Contributory Negligence in Annapolis Car Accident Cases

When a person is injured in a car accident in Annapolis, they may wish to bring a personal injury claim against the other party in the accident. If someone is to have a successful claim, it is very important for them to be able to establish that the other party was fully liable for the accident. The need for this full liability is based on Maryland’s status as a contributory negligence state. An Annapolis car accident attorney can help to determine the liability in the accident, and whether or not there is basis for a successful personal injury case.

What is Contributory Negligence?

Maryland is one of a handful of states that has the law of contributory negligence. The other states have what is called comparative negligence, where the fault of each of the parties is apportioned. For example, if the defendant is deemed to be 75% at fault and the plaintiff is deemed 25% at fault, then the injured victim could be compensated for that 75%.

In Annapolis, however, which is in a contributory negligence state, if the at-fault party is 99% at fault and the injured victim is 1% at fault, then the injured party is thereby prevented from recovering.  It is a complete barrier to a recovery in a case.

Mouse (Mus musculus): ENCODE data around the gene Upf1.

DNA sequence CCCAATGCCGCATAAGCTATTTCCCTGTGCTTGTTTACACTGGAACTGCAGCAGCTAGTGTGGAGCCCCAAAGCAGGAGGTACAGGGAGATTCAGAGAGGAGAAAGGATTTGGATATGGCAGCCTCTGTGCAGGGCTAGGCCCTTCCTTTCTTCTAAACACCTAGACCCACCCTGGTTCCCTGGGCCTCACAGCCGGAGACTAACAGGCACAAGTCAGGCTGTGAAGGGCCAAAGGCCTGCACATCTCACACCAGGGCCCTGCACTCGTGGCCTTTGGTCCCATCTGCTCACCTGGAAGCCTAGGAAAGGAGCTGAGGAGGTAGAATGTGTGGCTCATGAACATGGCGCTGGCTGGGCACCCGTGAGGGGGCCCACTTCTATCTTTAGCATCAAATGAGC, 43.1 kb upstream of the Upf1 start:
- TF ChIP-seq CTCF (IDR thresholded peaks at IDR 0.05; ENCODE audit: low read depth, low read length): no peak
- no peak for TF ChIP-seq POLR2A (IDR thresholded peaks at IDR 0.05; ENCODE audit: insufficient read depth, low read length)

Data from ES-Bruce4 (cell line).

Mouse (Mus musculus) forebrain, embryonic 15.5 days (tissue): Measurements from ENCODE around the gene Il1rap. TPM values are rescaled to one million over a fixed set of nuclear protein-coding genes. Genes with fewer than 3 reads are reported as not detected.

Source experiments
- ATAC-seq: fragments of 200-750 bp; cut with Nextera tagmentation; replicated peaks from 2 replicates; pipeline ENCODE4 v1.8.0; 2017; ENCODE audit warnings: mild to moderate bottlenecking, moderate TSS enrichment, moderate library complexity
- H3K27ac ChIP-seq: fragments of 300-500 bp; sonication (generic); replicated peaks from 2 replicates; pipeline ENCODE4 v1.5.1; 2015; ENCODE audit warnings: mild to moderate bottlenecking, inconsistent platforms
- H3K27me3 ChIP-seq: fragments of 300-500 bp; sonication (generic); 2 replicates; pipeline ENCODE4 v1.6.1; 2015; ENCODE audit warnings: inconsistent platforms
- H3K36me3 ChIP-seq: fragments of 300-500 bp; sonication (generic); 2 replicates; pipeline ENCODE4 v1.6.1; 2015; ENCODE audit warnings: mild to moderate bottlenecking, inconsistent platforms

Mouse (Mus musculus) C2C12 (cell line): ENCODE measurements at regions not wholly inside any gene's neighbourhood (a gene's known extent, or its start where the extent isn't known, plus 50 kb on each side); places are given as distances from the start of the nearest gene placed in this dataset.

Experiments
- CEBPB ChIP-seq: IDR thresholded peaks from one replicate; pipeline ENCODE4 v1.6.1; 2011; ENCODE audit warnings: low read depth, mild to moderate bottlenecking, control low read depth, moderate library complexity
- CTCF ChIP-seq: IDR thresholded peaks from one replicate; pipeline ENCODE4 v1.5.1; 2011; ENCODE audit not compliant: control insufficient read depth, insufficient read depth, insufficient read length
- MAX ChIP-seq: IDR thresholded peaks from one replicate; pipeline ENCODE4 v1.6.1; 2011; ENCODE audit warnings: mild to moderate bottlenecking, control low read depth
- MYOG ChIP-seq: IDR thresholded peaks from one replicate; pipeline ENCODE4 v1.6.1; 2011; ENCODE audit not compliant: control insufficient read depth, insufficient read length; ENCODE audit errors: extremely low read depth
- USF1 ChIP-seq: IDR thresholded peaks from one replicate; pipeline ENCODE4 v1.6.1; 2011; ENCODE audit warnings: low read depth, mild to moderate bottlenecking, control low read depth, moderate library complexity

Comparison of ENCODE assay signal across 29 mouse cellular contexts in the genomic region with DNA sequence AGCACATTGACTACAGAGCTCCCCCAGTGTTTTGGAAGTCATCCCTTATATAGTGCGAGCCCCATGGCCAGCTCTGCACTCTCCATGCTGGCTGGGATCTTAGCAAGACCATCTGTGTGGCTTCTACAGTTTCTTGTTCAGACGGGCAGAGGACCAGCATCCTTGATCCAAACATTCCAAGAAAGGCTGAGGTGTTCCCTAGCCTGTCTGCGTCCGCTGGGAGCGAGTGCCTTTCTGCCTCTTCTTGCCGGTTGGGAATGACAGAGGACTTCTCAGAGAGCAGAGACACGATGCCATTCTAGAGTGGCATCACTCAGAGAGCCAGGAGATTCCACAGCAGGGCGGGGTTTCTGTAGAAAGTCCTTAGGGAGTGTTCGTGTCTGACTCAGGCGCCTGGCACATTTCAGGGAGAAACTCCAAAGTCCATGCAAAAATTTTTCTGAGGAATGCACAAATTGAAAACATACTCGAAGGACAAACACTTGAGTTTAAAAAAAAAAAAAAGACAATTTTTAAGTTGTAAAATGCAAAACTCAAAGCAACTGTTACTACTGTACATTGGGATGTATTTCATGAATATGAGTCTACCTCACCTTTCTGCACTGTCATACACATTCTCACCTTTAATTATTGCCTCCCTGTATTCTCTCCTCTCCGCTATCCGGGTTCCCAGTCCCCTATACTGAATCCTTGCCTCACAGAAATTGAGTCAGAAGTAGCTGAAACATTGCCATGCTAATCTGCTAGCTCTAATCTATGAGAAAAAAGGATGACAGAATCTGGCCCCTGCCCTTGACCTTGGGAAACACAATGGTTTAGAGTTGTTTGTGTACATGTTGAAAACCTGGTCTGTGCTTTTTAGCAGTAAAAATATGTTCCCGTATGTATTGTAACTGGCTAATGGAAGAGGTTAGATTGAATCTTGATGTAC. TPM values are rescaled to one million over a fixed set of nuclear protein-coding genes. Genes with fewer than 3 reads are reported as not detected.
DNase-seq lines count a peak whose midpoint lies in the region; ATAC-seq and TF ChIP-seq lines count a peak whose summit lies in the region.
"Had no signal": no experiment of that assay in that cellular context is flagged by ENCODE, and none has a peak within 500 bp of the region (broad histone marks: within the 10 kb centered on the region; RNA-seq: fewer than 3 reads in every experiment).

Impact on Liability

It is a harsh law and that is why it has been rejected by the vast majority of states in the country. Nonetheless, it is Maryland law, and it has been upheld by the Court of Appeals on a number of occasions. It can only be changed by the legislature and the legislature does not seem ready to reconsider, likely largely due to the well-financed and organized insurance lobby, which has prevented the legislature from changing the law in Maryland.

If contributory negligence is found in the case, then the plaintiff is barred from recovering.  The only way to overcome contributory negligence is a doctrine called Last Clear Chance, which is a very difficult standard to overcome the effect of contributory negligence.

Proving Fault in an Annapolis Car Accident

If in the collision, the at-fault party has caused the accident, it is the plaintiff’s duty to prove that the defendant was at fault.

If the defendant is claiming contributory negligence, then it is the burden of the defendant to say that the plaintiff’s conduct in some way contributed to the accident. However, just some conduct on the part of the plaintiff that contributed to the accident is not enough, the conduct must be considered also to be the proximate cause of the collision.

If it is proven that the plaintiff’s conduct did contribute and proximately caused the accident, then the plaintiff will then have the burden of proving whether the defendant still had enough information and ability to avoid the accident. It becomes a very factually intensive analysis of the conduct and the reasonableness of the conduct of the respective parties to determine the primary negligence against the defendant, the contributory negligence of the plaintiff, and the last clear chance by the defendant.

Due to the complexity of this matter, it is definitely advisable to consult with an attorney about a personal injury case, before it goes to trial.